The plot itself sees Jimmy try and come to terms with his break-up with his long-term partner, and Corgan’s attempt to deal with the fact his former love is marrying another man. It’s fairly emotive in parts, with longer monologues drilling down into details and feelings, yet performed with the vibrancy and sensitivity required to keep it captivating throughout. There are also plenty of laughs to be had, most notably regarding a certain scent of air freshener referred to on multiple occasions

By keeping the design and direction very simple throughout this piece, The Last Great Hunt allow the story and quality of acting to really shine through. This really is a triumph in getting the basics of a show absolutely right, and many other companies can learn from this production. Top marks.

Star (blue)Star (blue)Star (blue)Star (blue)Star (blue)

Reviewer: Steve Griffin (Seen 24 August)

THIS REVIEW HAS NOT BEEN SUBEDITED

Columns (theSpace on the Mile: 14-26th Aug: 10.55: 60 mins)

“A really joyous production”

Editorial Rating: 3 Stars: Nae Bad

If there were an award for theatre company I most want to be friends with, The Wax House (formed by Laura Day and Alexander Hartley) would win it hands-down. Their smiles, personalities and passion for what they do is infectious, and that’s what’s most resounding about this performance of new work Columns. It feels more like you’ve popped round to a mate’s house for fun story time than a converted hotel function room on the Royal Mile, and the atmosphere of the piece really does transport you to a happy place.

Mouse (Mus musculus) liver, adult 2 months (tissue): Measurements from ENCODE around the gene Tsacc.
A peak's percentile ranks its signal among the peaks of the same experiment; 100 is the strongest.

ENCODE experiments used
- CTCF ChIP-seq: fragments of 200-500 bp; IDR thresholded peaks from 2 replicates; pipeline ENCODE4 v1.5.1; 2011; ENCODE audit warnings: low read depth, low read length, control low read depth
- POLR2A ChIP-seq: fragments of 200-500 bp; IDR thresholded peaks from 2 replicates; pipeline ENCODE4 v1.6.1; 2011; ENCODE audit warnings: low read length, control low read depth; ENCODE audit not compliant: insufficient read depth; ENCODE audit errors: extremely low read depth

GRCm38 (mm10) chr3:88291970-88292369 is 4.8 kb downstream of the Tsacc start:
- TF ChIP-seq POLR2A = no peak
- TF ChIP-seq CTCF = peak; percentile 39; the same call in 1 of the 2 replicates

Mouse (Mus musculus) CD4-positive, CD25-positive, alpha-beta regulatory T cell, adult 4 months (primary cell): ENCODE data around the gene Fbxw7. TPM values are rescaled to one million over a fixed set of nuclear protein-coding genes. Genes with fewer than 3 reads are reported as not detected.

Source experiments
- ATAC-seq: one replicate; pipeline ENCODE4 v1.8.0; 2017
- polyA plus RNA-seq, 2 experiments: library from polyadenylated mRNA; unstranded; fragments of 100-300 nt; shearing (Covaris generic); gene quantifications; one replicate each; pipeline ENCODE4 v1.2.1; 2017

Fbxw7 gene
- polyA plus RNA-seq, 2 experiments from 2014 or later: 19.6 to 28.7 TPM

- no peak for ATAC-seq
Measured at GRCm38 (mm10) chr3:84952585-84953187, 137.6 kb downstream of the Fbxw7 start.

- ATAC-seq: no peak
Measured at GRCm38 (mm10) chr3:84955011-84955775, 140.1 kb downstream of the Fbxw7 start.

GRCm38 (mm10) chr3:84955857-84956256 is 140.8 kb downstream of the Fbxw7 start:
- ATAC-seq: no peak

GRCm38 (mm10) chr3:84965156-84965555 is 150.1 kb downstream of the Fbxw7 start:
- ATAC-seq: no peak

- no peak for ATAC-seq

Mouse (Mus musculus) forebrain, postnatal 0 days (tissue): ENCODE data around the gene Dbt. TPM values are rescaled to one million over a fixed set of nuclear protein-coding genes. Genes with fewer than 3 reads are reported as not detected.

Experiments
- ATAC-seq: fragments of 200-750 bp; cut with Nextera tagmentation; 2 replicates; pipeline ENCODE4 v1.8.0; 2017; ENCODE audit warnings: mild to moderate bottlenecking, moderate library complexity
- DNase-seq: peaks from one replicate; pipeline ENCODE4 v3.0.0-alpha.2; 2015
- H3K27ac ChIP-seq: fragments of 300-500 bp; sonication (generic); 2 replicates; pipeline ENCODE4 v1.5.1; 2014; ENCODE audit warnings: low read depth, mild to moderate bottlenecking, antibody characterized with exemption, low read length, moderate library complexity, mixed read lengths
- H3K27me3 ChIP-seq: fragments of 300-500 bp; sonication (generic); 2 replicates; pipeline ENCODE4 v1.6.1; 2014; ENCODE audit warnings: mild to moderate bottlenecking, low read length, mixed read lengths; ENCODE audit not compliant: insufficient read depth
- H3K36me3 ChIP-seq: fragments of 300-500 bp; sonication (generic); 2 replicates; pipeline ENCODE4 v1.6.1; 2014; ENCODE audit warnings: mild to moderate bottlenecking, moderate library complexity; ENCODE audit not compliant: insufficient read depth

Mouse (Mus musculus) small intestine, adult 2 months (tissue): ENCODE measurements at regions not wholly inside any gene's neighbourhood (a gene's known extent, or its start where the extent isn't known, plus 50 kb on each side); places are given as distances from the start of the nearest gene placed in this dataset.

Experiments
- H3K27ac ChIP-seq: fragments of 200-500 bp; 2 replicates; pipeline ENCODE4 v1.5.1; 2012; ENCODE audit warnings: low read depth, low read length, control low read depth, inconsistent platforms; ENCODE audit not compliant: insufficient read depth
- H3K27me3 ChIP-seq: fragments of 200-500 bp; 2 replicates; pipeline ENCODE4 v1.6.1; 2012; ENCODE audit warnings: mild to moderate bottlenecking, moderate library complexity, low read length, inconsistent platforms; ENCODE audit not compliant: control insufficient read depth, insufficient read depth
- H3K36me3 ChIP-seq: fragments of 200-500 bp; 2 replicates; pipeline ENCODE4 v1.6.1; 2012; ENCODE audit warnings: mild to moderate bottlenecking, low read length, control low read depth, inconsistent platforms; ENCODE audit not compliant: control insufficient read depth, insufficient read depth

The story follows two main characters: Sophie (Day), a personal trainer with an estranged mother and rather volatile relationship with her father; and Joe (Hartley), a pot-plant enthusiast whose parents upped and disappeared without a word almost two years ago. At its heart is a theme of reconciliation and helping others come to terms with loss.

The mainstay of the story is Sophie’s quest to help Joe deal with his parents’ unexplained disappearance, and the questionable moral choices (such as impersonating his mother in a voicemail message) she makes along the way in so doing. It’s a simple and effective approach to create tension and drive the piece along, as we do follow her thought process and qualms at each step, though it’s a shame how easily it all turns out in the end: some of the journey and struggle is cut short, cheating the audience of a full feeling of satisfaction.

Indeed, what is rather frustrating about Columns overall is the number of loose ends and glossings over of facts that are rather central to the story: proof of a certain phone call, and Sophie’s motivation to undertake her first piece of exploration being key examples. Yet what is there is performed with such warmth and vivre that these flaws are almost forgotten by the end.

The company make clever use of carboard boxes as their set and props throughout, each painted with different patterns and images on each side, and which are then variously arranged to create different scenes. This action adds to the playful, happy nature of the piece, as do the audio interludes accompanying each scene change, seemingly capturing unplanned snippets of Day and Hartley in discussion about the show.

The performance I saw was a relaxed one, adapted specifically to suit those who find the traditional theatre environment too formal to sit still and quiet in for an hour. Day and Hartley certainly make the space welcoming and friendly one to be in, encouraging us all to be ourselves and respond however we felt comfortable to. I’d never been to a relaxed performance before, but would absolutely recommend it for those who might face barriers to access theatre normally.

Overall this is a really joyous production, but needs more work on the script and details of the story to take it to the next level.

nae bad_blue

Star (blue)Star (blue)Star (blue)

Reviewer: Steve Griffin (Seen 24 August)

THIS REVIEW HAS NOT BEEN SUBEDITED

#JeSuis (Zoo Southside: 16-26th Aug: 20.30: 45 mins)

“Hugely powerful…all this show needs is an audience”

Editorial Rating: 5 Stars: Outstanding